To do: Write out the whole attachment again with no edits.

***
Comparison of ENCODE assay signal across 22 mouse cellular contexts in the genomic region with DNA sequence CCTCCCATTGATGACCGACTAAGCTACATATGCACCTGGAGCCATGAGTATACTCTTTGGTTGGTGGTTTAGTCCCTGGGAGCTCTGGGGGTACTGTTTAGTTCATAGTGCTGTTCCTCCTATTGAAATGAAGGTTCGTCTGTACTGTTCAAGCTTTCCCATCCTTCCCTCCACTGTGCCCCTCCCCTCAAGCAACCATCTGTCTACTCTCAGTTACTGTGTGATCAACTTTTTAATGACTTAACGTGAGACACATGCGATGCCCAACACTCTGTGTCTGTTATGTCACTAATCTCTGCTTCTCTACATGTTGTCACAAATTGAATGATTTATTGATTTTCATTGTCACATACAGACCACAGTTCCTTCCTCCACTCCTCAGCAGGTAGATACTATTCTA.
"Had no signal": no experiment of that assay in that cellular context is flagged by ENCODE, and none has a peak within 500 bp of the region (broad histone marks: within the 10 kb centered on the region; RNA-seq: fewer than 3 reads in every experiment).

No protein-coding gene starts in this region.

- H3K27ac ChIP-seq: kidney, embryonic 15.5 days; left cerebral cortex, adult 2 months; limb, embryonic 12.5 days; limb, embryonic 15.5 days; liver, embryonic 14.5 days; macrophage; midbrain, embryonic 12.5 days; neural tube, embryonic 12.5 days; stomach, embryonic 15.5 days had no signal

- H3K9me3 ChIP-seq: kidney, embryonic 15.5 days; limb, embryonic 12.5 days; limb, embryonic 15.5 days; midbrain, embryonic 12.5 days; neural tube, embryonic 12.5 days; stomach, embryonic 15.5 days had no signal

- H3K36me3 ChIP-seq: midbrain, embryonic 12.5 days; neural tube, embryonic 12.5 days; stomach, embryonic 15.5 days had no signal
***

Comparison of ENCODE assay signal across 22 mouse cellular contexts in the genomic region with DNA sequence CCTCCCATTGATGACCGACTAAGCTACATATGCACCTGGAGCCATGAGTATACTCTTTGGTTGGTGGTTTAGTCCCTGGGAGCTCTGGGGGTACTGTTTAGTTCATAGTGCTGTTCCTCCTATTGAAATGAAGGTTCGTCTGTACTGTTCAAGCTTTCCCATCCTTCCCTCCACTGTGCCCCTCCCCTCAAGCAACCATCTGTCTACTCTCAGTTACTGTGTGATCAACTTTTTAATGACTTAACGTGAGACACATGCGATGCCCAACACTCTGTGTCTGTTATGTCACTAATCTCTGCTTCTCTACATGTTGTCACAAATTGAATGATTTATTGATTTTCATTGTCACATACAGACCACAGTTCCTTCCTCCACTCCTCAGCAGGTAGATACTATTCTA.
"Had no signal": no experiment of that assay in that cellular context is flagged by ENCODE, and none has a peak within 500 bp of the region (broad histone marks: within the 10 kb centered on the region; RNA-seq: fewer than 3 reads in every experiment).

No protein-coding gene starts in this region.

- H3K27ac ChIP-seq: kidney, embryonic 15.5 days; left cerebral cortex, adult 2 months; limb, embryonic 12.5 days; limb, embryonic 15.5 days; liver, embryonic 14.5 days; macrophage; midbrain, embryonic 12.5 days; neural tube, embryonic 12.5 days; stomach, embryonic 15.5 days had no signal

- H3K9me3 ChIP-seq: kidney, embryonic 15.5 days; limb, embryonic 12.5 days; limb, embryonic 15.5 days; midbrain, embryonic 12.5 days; neural tube, embryonic 12.5 days; stomach, embryonic 15.5 days had no signal

- H3K36me3 ChIP-seq: midbrain, embryonic 12.5 days; neural tube, embryonic 12.5 days; stomach, embryonic 15.5 days had no signal